With the growing popularity and proliferation of the internet, there is an increasing perception that online shopping is the key to success in retail. Retailers such as ASOS and The Iconic have achieved mainstream success, and have often been targeted by retailers as the reason why they are losing both sales and relevance.
An online store, from the surface can seem like a simpler, more cost effective way to run a retail operation. Visual merchandise, hiring competent customer service staff, securing the right location and gaining customers can often seem like an afterthought when running an online store but are often still necessities in the online space.
Running an online store does not guarantee success, particularly when there is a single channel and tactics based approach to marketing. It is worth noting that ASOS and The Iconic invest in offline communications, including PR and outdoor advertising.
Running an online store has its own challenges. While some operational costs can be minimised, running an online store attracts its own costs across the supply chain, including warehousing, distribution and freight charges. An online store also faces the issue of attracting the right target audiences to its store and enticing them to commit to a final purchase. This is critical given how easy it is for an online consumer to compare prices of the same product across a variety of channels, including bricks and mortar stores.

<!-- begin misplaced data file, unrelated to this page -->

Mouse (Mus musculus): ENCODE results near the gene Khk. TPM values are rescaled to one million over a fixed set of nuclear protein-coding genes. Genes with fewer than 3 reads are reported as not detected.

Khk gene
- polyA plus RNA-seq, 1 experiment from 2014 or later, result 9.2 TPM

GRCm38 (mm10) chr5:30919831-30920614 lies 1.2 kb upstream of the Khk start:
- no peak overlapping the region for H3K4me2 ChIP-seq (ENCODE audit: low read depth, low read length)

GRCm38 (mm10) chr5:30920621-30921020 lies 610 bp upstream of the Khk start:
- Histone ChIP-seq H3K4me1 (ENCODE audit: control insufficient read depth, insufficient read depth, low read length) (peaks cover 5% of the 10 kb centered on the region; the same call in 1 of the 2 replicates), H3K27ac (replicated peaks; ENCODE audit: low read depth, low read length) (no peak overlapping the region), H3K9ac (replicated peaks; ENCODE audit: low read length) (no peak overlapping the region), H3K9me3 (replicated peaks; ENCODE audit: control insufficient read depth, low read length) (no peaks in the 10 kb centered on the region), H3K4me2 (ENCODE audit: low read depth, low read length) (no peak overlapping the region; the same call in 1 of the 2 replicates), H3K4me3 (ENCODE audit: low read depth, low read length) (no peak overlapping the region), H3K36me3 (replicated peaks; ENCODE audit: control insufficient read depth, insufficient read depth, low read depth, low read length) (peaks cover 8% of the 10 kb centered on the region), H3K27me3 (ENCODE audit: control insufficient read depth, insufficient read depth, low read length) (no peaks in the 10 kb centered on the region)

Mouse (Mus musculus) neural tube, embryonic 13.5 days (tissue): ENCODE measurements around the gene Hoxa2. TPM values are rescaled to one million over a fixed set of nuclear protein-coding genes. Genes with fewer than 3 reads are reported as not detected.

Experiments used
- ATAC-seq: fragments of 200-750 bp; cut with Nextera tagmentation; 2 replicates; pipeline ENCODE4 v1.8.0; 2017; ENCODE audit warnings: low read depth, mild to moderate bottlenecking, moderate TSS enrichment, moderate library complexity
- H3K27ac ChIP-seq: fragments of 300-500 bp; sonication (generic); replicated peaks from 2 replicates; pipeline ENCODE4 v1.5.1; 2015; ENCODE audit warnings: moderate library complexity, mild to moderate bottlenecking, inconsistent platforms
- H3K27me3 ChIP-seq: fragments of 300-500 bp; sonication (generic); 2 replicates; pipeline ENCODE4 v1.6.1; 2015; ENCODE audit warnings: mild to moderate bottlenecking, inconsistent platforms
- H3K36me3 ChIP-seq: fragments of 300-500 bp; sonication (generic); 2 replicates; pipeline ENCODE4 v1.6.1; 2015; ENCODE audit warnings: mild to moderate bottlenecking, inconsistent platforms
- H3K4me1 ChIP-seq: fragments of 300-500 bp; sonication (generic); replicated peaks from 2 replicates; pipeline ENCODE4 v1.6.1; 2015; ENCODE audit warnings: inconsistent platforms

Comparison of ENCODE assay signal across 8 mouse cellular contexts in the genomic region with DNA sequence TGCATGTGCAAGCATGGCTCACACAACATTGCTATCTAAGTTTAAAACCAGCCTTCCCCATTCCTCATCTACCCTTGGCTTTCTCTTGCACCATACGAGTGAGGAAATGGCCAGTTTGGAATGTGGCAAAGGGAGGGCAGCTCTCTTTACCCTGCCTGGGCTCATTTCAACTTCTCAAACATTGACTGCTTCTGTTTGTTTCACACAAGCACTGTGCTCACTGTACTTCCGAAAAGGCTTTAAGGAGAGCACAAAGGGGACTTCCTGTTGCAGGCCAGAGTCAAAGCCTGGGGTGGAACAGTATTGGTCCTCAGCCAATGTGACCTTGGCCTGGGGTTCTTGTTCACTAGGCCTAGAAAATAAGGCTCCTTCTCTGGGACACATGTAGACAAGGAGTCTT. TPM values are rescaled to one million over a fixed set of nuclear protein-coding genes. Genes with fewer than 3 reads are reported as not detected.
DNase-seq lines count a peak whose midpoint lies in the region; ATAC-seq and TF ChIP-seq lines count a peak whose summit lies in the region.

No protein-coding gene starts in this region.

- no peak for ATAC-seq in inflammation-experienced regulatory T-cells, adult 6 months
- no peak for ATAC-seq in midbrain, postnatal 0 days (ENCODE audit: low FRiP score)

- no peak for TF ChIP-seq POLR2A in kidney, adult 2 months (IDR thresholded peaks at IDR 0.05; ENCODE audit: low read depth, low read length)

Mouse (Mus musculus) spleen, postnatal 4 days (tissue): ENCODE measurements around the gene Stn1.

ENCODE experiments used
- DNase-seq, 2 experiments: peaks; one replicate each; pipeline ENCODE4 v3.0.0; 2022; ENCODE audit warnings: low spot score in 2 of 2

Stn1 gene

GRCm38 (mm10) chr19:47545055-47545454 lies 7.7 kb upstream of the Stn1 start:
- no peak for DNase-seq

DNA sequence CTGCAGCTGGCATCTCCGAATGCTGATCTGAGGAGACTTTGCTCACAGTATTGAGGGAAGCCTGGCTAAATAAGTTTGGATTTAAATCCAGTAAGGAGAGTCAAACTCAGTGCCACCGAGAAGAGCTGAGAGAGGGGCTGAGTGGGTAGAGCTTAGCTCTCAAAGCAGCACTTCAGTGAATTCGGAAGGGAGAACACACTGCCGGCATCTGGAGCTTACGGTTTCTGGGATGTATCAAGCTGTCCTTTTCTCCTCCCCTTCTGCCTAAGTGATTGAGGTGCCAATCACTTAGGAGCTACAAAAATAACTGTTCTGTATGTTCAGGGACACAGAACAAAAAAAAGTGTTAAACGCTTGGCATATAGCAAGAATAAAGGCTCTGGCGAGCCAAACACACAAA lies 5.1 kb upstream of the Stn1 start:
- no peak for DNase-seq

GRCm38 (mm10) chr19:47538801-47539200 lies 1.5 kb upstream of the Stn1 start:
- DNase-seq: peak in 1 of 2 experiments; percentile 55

Furthermore, pricing is not always a key incentive, given that some bricks and mortar retailers, actually charge more for some of their products when purchased online.
The reality is an online store is one component of the marketing mix and should not be viewed in isolation. This is why retailers such as Coles and David Jones are encouraging their customers to return to their bricks and mortar stores to pick up their online orders through a “click and collect” system. A bricks and mortar store provides the ability to engage the five senses, and for the customer to develop brand loyalty that goes beyond price comparisons.
Engaging a customer across the marketing mix means that a business has the ability to establish its point of difference, and develop ongoing relationships with its customers. Digital should be viewed as a tool that assists in this success rather than the ultimate solution. Digital needs to reinforce the overall customer experience rather than be considered the only channel to market. Virtual shopping assistants, online communities and digital activations can help bridge the gap between the bricks and mortar presence and online store.
Successful retailers understand the role of place and distribution in the marketing mix, as well as the need to engage customers throughout the journey. A single channel approach, whether physical or online, is destined to fail.